Name:  Habay, Alex

Date: Spring 2009
Major(s): 
Economics
Thesis Committee:
S. Martin, D. Goldstein

Title - The Stadium Ownership Issue: Does Private Ownership Increase Franchise Values?

ABSTRACT: This paper investigates the relationship between private ownership of professional sports stadiums and the impact this type of ownership has of franchise values for the 32 teams in the National Football League.The current building boom of professional sports stadiums given the current economic climate makes public finance decisions such as this all the more important, and an alternative method to the reliance on public funds should be examined.The theoretical backings of this research are rooted in profit maximization for a firm, or a sports franchise in theis case.The empirical analysis relied on the results of several regressions designed to test the positive effects of private stadium ownership on stadium values, using data gathered about both the NFL teams themselves and the stadiums they play in.The results show that there may be a positive relationship between private stadium ownership and increased franchise values, but more conclusive research needs to be done not only on the two other major sports leagues in the US (NHL and NBA), but also all stadiums in the country, including major college stadiums.

 Name: Hamilton, Hanna

Date: Spring 2009
Major(s): 
Economics
Thesis Committee:

Title - Offshoring and the Possibility of Factor-Price Equalization: An Empirical Study of the Service Industry in the United States and India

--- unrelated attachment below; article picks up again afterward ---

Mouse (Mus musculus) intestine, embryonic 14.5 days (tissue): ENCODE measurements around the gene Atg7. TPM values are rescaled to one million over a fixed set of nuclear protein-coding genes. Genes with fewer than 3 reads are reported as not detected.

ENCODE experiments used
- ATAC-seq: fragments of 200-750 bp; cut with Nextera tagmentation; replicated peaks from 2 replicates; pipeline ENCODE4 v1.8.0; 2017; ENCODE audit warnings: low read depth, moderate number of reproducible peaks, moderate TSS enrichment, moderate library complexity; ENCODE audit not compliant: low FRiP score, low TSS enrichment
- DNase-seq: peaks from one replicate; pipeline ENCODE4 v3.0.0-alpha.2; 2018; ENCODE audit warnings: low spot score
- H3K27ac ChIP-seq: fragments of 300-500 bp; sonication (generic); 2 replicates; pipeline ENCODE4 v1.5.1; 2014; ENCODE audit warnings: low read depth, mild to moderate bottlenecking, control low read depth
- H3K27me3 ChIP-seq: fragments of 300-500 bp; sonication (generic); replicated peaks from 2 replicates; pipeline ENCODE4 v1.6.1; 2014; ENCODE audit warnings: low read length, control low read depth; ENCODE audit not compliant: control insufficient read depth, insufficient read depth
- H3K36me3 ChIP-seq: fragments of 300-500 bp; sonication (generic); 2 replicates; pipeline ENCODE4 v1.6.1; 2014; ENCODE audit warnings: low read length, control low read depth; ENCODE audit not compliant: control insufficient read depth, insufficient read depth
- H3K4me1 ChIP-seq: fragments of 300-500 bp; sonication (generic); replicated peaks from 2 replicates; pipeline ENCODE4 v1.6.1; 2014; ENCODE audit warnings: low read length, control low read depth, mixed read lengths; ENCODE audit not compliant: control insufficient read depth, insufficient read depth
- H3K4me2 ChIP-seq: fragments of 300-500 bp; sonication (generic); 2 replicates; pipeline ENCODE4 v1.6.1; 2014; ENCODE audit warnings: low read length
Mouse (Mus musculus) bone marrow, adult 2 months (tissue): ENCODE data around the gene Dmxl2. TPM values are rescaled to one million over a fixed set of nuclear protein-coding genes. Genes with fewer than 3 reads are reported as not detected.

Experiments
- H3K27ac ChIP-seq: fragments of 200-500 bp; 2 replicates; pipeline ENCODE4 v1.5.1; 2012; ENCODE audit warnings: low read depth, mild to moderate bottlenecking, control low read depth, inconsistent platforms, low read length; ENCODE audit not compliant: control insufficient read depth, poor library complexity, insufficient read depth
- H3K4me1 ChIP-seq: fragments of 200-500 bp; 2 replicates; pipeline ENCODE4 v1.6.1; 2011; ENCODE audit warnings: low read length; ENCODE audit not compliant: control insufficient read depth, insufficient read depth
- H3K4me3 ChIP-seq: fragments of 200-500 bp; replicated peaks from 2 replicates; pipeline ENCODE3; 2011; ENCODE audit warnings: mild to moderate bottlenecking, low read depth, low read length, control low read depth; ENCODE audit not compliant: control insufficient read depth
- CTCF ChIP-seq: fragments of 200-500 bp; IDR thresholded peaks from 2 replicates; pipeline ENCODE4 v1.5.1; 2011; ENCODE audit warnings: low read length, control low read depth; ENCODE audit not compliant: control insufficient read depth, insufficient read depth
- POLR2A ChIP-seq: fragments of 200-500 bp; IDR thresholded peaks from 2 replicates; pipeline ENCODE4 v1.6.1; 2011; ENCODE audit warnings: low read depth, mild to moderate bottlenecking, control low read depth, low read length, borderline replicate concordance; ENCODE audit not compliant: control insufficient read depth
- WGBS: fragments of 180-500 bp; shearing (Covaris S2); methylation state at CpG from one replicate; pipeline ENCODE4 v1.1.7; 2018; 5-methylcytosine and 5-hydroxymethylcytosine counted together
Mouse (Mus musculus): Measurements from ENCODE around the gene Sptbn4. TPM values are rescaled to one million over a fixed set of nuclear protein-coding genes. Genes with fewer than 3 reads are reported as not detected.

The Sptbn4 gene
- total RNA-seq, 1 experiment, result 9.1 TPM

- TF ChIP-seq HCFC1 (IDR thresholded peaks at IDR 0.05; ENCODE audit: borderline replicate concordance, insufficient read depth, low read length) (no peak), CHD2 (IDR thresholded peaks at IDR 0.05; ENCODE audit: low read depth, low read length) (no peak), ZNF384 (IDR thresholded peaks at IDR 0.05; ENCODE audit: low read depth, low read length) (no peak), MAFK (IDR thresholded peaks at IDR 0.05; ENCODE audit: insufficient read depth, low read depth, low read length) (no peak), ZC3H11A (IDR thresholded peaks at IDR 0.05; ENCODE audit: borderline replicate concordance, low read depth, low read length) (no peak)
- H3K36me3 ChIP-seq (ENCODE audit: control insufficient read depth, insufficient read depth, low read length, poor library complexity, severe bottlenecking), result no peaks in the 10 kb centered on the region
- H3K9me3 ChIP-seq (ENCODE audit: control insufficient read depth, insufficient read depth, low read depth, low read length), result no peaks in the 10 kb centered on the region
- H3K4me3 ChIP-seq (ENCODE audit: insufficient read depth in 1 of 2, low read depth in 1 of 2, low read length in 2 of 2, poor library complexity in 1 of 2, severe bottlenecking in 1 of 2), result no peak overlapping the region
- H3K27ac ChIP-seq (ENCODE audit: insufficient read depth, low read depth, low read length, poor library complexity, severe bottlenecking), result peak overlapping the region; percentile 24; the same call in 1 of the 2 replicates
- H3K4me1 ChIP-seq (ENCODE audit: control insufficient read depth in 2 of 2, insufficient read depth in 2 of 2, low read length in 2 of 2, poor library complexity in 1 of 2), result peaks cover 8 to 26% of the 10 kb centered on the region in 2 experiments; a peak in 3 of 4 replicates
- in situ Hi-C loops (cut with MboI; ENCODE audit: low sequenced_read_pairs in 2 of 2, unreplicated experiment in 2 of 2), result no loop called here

ABSTRACT: Throughout the past thirty years, the offshoring of low-skill manufacturing jobs to countries with relatively lower wages has become the norm.  Only in the past decade have service jobs such as computer programming and accounting become subject to the same threat of offshoring. This new trend has caused much debate in the United States and serves as the foundation of this analysis.  In this study, I attempt to examine the effects of the United State’s offshoring its service jobs to India in light of the Heckscher-Ohlin model and the factor-price equalization theorem.  This theorem states that countries have different factor endowments and are likely to have a comparative advantage in the commodities that require an abundance of those factors.  When trade occurs between two countries with different factor endowments, factor prices converge leading to relative wage convergence and essentially the elimination of the wage differentials that made trade appealing.  I use empirical data to analyze recent trends in the wages of computer programmers and accountants to detect for the emergence of factor price equalization.  I find no conclusive results; however, important implications for future research are established.